When we approached Surprise Rapids, though, I knew we’d be seeing some whitewater. My daughter and I took the rapids first, following our guide’s advice and pointing directly into them, the water splashing and rocking us until we landed in the pool below. I looked back and saw my son cresting the top of the rapids, and then nothing. He’d flipped. I couldn’t see where he went, but I saw his boat floating, forlornly, near us.

“My son!” I screamed. “My son flipped! Someone help him! Where is he?”

Rafters near us smiled.

“It’s OK,” a man called. “He’s right here. We’ll get him.”

I saw my son swimming, the sun and the water lapping on his strong arms. Fourteen, but strong, I saw, maybe for the first time. He clung to the other raft, and they helped him get his paddle and climb back into his own.

“Are you OK?” I called.

He smiled at me, shaking his head and spraying water everywhere like a young dog.

“I’m fine, mom,” he said. “Stop freaking out.”

And so I did. We paddled on.


My mom always wanted a plain pine box. So here’s what she got: a smooth, solid pine casket with pine needles etched on the top. Heartbreakingly beautiful, really. And to think we got it at Costco. The guy at the funeral home was a jerk about it.

“You never know what you’re going to get when you buy mass-produced caskets like that,” he said.

What could go wrong? How would they not measure up? I was too muddled from grief to understand his meaning or to think of something to say in response, but not muddled enough to give in to his tactics.

We ordered the casket and had it delivered, and the funeral people laid my mom out in it, because that’s what they do, if you tell them to. They take delivery of mass-produced caskets (which are not at all like, presumably, the hand-carved wonders in their showroom), and they lay mothers out in them, and they arrange things pretty well in the end.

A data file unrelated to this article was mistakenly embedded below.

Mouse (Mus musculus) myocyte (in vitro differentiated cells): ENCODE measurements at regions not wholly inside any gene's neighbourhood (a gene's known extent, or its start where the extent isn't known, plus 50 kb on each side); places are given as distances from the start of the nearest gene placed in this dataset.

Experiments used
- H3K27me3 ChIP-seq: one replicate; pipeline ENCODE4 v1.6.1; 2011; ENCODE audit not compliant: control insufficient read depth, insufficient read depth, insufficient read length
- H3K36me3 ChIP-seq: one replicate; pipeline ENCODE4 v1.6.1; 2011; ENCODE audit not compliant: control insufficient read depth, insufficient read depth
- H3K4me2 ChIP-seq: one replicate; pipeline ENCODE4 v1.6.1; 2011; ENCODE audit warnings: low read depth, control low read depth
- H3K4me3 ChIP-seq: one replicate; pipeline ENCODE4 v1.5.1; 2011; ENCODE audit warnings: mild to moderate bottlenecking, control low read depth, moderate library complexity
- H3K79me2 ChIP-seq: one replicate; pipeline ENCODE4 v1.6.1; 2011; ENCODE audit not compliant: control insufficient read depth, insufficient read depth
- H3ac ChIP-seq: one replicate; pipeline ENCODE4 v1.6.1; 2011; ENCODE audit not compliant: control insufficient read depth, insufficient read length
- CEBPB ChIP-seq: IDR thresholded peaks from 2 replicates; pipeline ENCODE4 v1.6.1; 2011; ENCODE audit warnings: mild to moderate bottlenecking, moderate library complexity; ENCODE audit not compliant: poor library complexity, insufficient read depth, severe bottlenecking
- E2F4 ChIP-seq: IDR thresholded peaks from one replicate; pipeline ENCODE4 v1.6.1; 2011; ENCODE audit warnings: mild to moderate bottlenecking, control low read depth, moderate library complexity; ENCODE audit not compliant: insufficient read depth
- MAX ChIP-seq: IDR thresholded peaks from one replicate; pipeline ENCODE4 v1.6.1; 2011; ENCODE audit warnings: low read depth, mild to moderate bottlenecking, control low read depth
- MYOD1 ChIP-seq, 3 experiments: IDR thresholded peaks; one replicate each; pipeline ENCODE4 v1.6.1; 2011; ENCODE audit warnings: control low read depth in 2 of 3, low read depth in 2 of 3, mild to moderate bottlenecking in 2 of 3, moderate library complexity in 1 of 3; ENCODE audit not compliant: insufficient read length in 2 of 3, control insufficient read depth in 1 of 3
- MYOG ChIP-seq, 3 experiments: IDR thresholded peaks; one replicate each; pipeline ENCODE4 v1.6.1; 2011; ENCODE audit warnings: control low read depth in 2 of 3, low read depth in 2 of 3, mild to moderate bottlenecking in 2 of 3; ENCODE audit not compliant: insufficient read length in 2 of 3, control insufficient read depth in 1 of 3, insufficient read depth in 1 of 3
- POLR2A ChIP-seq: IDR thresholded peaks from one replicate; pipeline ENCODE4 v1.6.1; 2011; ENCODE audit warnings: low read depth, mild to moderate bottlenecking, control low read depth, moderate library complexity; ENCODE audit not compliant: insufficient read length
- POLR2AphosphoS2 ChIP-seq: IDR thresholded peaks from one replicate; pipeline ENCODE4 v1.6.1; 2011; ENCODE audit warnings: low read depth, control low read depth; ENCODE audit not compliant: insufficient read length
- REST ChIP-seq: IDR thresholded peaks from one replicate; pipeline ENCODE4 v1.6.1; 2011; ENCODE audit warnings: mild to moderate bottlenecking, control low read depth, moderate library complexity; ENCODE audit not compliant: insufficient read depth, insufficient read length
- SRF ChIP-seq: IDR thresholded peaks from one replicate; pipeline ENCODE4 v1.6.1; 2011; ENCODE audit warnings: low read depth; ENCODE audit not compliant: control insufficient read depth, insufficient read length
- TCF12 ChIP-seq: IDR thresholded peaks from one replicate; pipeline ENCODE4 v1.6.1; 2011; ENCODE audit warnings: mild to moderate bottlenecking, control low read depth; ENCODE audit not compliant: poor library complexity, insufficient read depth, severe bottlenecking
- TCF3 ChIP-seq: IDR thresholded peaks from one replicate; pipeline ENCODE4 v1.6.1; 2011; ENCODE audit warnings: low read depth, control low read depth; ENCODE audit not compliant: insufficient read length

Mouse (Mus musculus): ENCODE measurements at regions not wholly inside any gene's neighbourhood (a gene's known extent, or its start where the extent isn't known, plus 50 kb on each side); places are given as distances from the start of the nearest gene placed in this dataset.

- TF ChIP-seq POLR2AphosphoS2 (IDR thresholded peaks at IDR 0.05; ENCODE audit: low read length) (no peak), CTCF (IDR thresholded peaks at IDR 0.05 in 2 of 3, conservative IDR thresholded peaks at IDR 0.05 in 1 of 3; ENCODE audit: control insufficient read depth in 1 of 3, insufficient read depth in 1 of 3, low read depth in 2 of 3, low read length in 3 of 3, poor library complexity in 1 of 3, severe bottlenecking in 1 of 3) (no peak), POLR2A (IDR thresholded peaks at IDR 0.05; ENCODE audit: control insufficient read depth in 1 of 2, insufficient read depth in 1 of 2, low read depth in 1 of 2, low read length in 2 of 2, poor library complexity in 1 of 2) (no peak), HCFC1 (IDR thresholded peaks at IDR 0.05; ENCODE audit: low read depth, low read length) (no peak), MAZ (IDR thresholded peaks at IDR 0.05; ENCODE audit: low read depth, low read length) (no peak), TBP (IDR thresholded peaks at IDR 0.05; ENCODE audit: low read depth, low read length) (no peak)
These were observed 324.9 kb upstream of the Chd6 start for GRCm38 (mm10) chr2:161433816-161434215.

We stood out there in the shade on that August day in the desert. And despite the dusty haze, we could see clearly in the distance the mountains where we had grown up, the mountains my mom loved, the mountains with their granite, their sagebrush, their piñon pines swaying in the late afternoon breeze.


This is, perhaps, all we have: parents and children. Children and parents. Now, in my 40s, my mother gone, my son getting ready to leave, I walk in the muddy, March woods behind my house. Red-tailed hawks roost high in the trees, waiting for wary rabbits. The snow beneath my feet crunches, and the cold woods huddle around me, like children watching to see what I’ll do next.  I walk forward through late winter’s fresh air of mystery, looking for cardinals on the branches. Their red feathers always seem bright and out of place in the Ohio forest, as if they got picked up by tropical winds and found themselves here, among foreign maples and oaks. But they live here, as do I.

We’re never truly alone. Molecules, specks we can never see, swirl and embrace us. Oak and maple trees circle us. Birds call out. The whittled wood of branches makes way for our passage. The snow rests before us. And even the rabbits, small and vulnerable, manage to live more than they die.

We nestle, all of us. Even as we think about everything out there, everything still left to discover.

– Vivian Wagner’s work has appeared in The Kenyon Review Online, Zone 3, The Pinch, Willows Wept Review, McSweeney’s, and other publications. She is the author of Fiddle: One Woman, Four Strings, and 8,000 Miles of Music and teaches English at Muskingum University in New Concord, Ohio.